It’s easy to blame Trump for the acrimonious state of our political discourse. But it’s up to the rest of us whether we follow or reject his example.
A U.S. law passed to help families of 9/11 victims sue Saudi Arabia is now being used against Israel over its treatment of Palestinians.
In 2011, the New York-based sculptor and painter Tobi Kahn created a meditative space at New York’s Educational Alliance to reflect on the tenth anniversary 9/11 attacks. Kahn specializes in such spaces, which he designs to promote, in his words, “healing.” The exhibit at the Educational Alliance, titled “Embodied Light: 9-11 in 2011,” centered on the sculpture “M’AHL,” a low-rise rectangle cut in relief to resemble Kahn’s memory of the view of Manhattan from the World Trade Center’s Windows on the World.
The notes are handwritten on a legal pad and provide a verbatim account of the shock, pain and grim determination aboard Air Force One on Sept. 11, 2001.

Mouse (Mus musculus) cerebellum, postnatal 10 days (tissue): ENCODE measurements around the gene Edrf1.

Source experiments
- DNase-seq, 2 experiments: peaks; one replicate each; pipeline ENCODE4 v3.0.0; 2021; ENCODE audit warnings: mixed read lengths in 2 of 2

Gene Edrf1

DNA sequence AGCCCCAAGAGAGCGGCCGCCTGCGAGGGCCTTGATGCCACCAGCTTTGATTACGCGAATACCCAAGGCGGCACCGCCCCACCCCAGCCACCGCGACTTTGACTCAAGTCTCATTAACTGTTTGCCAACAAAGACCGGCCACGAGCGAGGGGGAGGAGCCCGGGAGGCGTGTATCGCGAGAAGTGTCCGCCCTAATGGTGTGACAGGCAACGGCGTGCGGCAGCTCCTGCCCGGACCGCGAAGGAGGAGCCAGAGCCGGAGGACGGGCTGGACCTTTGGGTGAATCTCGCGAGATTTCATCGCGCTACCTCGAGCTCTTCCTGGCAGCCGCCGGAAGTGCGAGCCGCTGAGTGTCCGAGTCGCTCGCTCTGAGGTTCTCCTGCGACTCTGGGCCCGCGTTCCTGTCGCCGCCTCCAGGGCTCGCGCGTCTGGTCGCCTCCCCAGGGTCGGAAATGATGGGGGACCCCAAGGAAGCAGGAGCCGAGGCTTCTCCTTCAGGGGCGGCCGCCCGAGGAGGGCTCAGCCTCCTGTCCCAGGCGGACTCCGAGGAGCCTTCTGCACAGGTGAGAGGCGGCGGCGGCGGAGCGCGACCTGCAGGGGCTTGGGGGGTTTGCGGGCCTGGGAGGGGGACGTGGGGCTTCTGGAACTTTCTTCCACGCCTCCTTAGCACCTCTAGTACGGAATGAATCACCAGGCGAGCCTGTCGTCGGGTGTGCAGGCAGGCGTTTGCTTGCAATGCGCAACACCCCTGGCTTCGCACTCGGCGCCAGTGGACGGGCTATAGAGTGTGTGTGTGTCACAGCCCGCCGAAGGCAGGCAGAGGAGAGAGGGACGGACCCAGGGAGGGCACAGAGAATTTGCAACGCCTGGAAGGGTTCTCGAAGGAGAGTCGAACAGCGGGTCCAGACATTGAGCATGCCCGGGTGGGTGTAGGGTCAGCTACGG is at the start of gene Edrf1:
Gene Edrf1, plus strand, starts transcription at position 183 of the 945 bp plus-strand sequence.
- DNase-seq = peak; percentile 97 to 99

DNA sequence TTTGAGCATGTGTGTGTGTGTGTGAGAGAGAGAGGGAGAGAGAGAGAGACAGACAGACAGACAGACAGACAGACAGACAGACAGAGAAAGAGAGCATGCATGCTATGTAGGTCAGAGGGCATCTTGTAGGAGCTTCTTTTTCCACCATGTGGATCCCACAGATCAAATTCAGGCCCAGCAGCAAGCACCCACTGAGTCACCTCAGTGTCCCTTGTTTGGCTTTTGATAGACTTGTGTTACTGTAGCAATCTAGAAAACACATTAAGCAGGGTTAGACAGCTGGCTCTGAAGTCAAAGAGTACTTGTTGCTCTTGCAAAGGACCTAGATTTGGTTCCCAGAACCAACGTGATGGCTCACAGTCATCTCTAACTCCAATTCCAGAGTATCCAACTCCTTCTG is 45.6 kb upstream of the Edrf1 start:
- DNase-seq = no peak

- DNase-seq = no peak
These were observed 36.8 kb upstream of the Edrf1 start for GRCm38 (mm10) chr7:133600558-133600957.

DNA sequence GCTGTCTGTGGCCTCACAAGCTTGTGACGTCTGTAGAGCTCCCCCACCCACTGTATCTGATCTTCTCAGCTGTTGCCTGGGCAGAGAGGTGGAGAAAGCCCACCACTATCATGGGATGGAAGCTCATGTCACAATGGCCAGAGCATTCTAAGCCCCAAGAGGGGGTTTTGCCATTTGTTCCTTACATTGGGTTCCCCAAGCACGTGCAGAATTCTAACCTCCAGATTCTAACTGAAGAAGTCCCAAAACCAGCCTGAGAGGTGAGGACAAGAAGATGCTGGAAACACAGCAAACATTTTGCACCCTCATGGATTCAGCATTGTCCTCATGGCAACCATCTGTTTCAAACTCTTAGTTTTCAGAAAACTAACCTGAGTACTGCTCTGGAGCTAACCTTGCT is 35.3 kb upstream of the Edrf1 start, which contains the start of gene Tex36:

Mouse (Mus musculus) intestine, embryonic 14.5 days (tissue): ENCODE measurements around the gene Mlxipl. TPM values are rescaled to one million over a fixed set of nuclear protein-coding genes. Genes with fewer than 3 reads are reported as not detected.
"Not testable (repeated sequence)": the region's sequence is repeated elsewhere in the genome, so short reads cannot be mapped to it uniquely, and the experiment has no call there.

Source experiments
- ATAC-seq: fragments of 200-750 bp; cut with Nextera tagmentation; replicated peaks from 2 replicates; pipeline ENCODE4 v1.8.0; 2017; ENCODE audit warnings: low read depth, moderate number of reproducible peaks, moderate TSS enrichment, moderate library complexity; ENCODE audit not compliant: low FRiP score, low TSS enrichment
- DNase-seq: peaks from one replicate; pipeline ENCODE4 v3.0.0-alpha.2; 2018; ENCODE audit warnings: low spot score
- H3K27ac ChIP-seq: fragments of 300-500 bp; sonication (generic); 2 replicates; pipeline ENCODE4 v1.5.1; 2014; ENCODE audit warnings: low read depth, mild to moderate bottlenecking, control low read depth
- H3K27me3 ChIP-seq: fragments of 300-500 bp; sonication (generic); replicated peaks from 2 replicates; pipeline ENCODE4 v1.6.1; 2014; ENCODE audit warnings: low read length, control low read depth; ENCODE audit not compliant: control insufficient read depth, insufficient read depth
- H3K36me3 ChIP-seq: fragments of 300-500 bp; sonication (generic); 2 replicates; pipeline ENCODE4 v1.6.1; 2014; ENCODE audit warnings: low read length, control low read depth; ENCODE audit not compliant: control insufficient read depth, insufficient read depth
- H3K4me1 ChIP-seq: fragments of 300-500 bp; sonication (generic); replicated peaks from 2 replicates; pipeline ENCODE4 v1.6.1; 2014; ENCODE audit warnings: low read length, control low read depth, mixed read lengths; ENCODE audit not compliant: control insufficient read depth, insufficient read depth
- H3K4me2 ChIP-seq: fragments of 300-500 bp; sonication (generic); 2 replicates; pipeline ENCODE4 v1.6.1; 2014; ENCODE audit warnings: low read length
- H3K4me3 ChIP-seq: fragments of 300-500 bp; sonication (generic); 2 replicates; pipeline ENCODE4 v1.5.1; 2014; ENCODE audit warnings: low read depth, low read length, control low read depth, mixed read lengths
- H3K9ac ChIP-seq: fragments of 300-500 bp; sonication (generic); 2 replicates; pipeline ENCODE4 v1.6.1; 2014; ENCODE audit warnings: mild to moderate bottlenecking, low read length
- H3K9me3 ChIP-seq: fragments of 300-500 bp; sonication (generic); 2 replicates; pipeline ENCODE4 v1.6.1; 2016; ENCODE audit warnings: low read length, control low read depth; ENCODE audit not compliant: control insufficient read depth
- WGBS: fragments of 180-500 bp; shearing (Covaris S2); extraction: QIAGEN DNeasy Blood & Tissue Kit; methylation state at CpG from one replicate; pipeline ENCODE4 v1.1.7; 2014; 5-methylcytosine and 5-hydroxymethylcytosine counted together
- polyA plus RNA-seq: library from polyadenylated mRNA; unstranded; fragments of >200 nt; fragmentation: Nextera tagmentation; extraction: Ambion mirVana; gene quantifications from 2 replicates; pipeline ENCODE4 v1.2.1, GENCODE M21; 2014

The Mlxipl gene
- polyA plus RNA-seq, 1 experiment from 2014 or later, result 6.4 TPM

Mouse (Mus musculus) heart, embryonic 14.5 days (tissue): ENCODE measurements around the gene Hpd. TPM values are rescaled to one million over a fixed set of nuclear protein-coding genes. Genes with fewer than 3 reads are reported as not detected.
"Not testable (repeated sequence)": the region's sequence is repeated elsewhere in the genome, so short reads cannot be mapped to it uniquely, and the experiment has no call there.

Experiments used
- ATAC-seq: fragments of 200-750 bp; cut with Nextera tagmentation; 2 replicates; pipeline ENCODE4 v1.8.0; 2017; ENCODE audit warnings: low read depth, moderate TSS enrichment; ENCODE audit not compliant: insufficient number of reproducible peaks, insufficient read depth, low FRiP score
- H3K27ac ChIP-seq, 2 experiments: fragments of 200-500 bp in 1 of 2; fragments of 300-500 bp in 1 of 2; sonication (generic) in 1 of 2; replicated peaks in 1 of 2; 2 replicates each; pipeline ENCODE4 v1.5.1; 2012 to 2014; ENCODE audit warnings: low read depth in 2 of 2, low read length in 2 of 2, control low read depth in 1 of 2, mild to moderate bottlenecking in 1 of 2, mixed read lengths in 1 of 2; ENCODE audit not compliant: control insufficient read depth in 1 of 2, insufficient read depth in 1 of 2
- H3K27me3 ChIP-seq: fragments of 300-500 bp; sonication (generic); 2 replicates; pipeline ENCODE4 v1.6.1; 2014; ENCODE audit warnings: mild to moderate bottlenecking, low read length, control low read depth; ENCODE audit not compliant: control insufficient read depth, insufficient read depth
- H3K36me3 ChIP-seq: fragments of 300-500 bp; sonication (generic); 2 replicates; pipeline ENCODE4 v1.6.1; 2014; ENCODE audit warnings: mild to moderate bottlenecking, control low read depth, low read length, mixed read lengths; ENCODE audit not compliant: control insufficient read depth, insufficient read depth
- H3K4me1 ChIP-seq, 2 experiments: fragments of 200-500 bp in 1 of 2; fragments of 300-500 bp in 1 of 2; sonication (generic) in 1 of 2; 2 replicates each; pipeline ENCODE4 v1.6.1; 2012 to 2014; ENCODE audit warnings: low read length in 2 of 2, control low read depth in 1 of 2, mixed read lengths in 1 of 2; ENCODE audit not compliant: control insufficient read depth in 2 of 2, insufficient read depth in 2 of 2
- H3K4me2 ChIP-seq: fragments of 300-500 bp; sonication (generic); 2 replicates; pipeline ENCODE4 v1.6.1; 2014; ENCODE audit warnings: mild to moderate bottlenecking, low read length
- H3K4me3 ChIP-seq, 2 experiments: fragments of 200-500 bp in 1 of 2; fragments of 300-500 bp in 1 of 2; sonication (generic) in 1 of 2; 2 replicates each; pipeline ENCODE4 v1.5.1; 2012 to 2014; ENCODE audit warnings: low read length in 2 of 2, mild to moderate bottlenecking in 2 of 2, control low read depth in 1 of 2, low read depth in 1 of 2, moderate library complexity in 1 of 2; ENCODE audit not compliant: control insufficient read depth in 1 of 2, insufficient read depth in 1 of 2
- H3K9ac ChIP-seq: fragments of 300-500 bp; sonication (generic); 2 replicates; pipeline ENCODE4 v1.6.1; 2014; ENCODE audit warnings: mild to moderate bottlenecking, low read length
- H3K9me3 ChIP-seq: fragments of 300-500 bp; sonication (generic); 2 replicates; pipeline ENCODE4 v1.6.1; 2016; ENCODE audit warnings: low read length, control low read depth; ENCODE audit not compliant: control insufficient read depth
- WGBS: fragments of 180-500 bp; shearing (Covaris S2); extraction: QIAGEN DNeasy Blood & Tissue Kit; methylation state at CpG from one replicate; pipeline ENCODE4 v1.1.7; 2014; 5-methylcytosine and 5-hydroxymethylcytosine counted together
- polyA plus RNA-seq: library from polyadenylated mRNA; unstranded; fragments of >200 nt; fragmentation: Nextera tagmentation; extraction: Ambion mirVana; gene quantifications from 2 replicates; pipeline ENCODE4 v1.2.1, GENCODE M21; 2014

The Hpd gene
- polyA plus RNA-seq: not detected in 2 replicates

At a trendy community space in Brooklyn, a controversial 9/11 conspiracy theorist spoke to a group of around two dozen listeners about the “Zionist war agenda” that he says was behind the attack 15 years ago that killed 3,000.
Were they miracles of faith or coincidences of fate?
Brooklyn Commons is a neighborhood gathering space. It says its purpose is “movement building,” but the organization dedicated to fostering connection found itself attacked by its own allies days before the 15th anniversary of the 9/11 attacks.
Those that knew him say Daniel Lewin could have been in league with Bill Gates or Steve Jobs had his life not ended on September 11th.
A progressive gathering space in Brooklyn is sticking by its decision to host a talk by a conspiracy theorist scheduled for the 15th anniversary of the 9-11 attacks.
Former “Daily Show” host Jon Stewart returned to his old stomping grounds last night to do what he as been doing for years: fight to get Congress to fund health care services for sick and dying 9/11 responders.